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I have two repositories:

  • Gephi (big open source project) hosted on github
  • Project of my company based on gephi

7 months ago, when our project started, somebody took a snapshot of gephi project on github and save it to corporate svn => change history loss

now i decided to move our project to git repository and merge changes with original project

i have now git repository migrated from svn with git-svn

my files does not have change history beyond the time when our project started

Can i map initial state of our repository to state of original repository? In other words i would like to start aplying our changes to original repository from specific revision.


Today i found another obstacle. Schema first:

enter image description here

  • red branch is the original project

  • <alpha1> and <alpha2> are commits of plugins for main project (unrelated to code commited in <E' E'' E'''>)

  • in <E'> <E''> <E'''> was added code from main project (red) repository <E> (in each commit cca one third of project from <E>)

I have fetched red and blue repositories into one. On second schema i have desired state. Is it possible to do this? (for example make from <E' E'' E''> just one commit (<E'>) and then mark that commit as a merged from branches <ABCD> and <alpha1 alpha2>)

Thank you Julien for your response. It seems very helpful.

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2 Answers 2

up vote 5 down vote accepted

Disclaimer: I have now tested this, and it seems like it works as expected (assuming I understood you correctly, of course). However, there's still a lot that can go wrong. Absolutely only try this out on a separate working copy of your project's repository, and make sure to examine everything before pushing it anywhere. Keep full directory backups of the state before you did this.

So I assume you have two independent repositories. The original project (Gephi):

                ^ HEAD of Gephi

And your project, whose first revision looks identical to the original project's last revision:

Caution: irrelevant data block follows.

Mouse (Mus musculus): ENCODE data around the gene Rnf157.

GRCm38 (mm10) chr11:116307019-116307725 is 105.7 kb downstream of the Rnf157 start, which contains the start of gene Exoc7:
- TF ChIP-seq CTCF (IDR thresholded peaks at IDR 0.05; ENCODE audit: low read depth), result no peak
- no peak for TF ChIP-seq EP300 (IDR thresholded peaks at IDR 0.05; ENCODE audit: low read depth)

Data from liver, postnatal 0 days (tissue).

^ HEAD of your project

(possibly with some branches, but that doesn't really matter here.)

What you'd like to have (if I understood correctly) is:


You could try the following. Again, do this on your own, separate working tree, and make sure everything is in order before pushing this to any central repository!

While in the directory of your own working tree, fetch the heads and objects of the original Gephi repository:

git fetch /path/to/original/gephi

If you haven't cloned the Gephi repository, you might as well specify the github URL instead of a local filesystem path.

This will result in the following situation in your current working tree:

                ^ FETCH_HEAD

                       ^ HEAD

We haven't changed a lot. Currently, the two heads coexist peacefully and completely independently from each other, but you now have access to the objects from both repositories and can try to combine them.

We now want to discard E' (it should be identical to E), and instead make E the parent of your project's first commit, which is V. To do this, you can use git filter-branch:

git filter-branch -f --parent-filter 'test $GIT_COMMIT = <V> && echo "-p <E>" || cat'

Replace <V> and <E> by the commit hashes of V and E respectively. To find those out, you can do git log to examine your project's commits and, since we've fetched them, git log FETCH_HEAD to examine Gephi's commits.

This will effectively connect V directly to E.